Random thoughts.. and a question about your child-mind
Jacob at Proffitt.com
Mon Apr 23 20:14:10 EDT 2001
On Sat, 21 Apr 2001 11:04:56 +0100, Neil Ward wrote:
>Does anyone else here strip themselves of adulthood when reading DWJ's books? I think I try not to question things too much or bring my adult cynicism into my reading of them, in an attempt to imagine the wonder of reading these books as a child or teen. I am in the enviable position of not having read most of DWJ's work and, therefore, have the opportunity to read each of her books as a virgin reader. I've been delighted every time. I'm almost 40 (next month), but I think I have, somehow, reclaimed my youthful mind, in this process. Once I've read the books with my child-mind, my adult-mind resurfaces and starts to analyse. I can't stop it.
Since DWJ is such a fantastic writer and because her protagonists are
usually children, I do find myself wrapped in a child's world when I read
her books. She does an excellent job of sucking you in and showing you the
world of the child where the hero does things a child would do for reasons a
child would have. It is very natural. At the same time, she very much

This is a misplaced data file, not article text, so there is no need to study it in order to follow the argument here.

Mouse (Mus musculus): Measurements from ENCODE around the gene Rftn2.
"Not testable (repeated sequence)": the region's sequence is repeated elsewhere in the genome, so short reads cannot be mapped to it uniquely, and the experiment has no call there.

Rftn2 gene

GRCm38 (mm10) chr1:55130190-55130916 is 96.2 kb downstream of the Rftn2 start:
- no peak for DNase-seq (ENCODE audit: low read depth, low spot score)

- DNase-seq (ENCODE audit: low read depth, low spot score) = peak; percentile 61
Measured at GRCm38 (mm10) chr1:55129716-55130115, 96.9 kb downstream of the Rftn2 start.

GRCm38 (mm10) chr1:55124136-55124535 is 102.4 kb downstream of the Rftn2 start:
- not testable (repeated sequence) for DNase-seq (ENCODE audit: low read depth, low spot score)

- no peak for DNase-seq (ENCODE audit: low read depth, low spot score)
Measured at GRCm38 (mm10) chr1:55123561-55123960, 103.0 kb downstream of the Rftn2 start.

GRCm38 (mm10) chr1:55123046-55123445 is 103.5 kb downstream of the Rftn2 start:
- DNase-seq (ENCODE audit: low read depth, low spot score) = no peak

engages my adult sensibilities because I understand the motives, actions and
events beyond the perceptions given by the narrative character.
I think that is part of her brilliance. The characters do things that they
would do at their age and for reasons that make sense to them. Her worlds
also have fantastic elements that tend to reinforce the child's perceptions
as "true" (the wood really is spooky and strange, or you really *can* step
into another world by intruding into the secret garden) so it seems that her
characters experience things to reinforce their child-reasoned conclusions
(this is particularly strong in Time of the Ghost). On the other hand, I
also like how well her worlds hold up under the assumptions of adults and
adult-reasoning (like when I read 8 Days of Luke and understand both the
main character's reactions but my recognition of the odd characters enhances
my understanding beyond the narrative).
What I mean is that it isn't all about the confirmed reality of the child
logic. Her children remain naive and her adults are still adults and the
world still functions on sound principles (given whatever twist is thrown at
it like meddling multiverses etc.). And that, I think, is the source of her
true magic--the way that the worlds of both children and adults can meet in
this fantastic melange that illuminates our own mundane world in interesting
At least, that's how I see it.
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